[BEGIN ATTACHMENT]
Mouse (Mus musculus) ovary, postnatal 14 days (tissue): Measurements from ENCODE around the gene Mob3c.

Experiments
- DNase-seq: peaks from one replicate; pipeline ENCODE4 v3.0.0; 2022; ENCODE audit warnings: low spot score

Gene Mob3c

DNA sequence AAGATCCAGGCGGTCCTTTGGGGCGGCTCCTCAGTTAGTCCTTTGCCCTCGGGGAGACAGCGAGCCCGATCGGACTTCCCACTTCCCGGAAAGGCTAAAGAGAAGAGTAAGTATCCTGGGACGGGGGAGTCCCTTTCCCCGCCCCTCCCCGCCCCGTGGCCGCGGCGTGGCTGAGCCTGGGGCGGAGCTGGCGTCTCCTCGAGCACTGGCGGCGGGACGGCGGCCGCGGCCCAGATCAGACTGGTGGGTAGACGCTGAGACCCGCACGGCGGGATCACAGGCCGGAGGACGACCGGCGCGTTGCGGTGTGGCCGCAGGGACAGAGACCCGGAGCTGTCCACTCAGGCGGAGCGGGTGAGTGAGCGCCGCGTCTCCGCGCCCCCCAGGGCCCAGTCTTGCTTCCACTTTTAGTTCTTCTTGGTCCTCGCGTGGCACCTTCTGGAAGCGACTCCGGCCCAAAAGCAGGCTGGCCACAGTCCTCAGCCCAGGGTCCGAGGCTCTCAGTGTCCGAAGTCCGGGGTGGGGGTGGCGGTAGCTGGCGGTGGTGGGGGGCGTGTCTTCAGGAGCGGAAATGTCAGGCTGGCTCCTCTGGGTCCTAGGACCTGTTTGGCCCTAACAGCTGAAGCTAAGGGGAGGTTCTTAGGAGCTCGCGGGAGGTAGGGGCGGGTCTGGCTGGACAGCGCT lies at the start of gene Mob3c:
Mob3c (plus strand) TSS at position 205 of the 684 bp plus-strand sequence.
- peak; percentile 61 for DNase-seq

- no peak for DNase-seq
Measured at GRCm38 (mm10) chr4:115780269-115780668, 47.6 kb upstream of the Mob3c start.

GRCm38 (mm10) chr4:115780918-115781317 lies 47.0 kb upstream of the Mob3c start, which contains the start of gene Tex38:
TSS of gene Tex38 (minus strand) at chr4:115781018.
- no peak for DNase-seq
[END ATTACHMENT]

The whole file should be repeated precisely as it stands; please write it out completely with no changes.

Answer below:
Mouse (Mus musculus) ovary, postnatal 14 days (tissue): Measurements from ENCODE around the gene Mob3c.

Experiments
- DNase-seq: peaks from one replicate; pipeline ENCODE4 v3.0.0; 2022; ENCODE audit warnings: low spot score

Gene Mob3c

DNA sequence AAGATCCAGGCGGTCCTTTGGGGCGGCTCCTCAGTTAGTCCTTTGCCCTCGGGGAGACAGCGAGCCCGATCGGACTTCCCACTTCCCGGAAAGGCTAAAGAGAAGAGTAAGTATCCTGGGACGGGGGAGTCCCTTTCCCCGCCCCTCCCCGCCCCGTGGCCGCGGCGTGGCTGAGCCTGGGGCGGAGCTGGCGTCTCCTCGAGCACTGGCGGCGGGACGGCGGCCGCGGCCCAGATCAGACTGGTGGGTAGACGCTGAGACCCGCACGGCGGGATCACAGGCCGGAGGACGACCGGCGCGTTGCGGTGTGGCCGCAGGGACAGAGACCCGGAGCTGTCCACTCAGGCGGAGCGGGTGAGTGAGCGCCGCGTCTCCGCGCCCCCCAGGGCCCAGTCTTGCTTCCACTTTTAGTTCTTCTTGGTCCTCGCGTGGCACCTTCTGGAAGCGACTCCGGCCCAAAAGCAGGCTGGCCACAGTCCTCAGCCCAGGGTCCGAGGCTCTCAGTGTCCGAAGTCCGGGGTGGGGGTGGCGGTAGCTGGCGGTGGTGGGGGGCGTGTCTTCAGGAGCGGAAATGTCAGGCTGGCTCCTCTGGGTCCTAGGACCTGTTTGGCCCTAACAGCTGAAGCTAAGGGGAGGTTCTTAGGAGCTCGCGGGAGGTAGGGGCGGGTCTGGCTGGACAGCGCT lies at the start of gene Mob3c:
Mob3c (plus strand) TSS at position 205 of the 684 bp plus-strand sequence.
- peak; percentile 61 for DNase-seq

- no peak for DNase-seq
Measured at GRCm38 (mm10) chr4:115780269-115780668, 47.6 kb upstream of the Mob3c start.

GRCm38 (mm10) chr4:115780918-115781317 lies 47.0 kb upstream of the Mob3c start, which contains the start of gene Tex38:
TSS of gene Tex38 (minus strand) at chr4:115781018.
- no peak for DNase-seq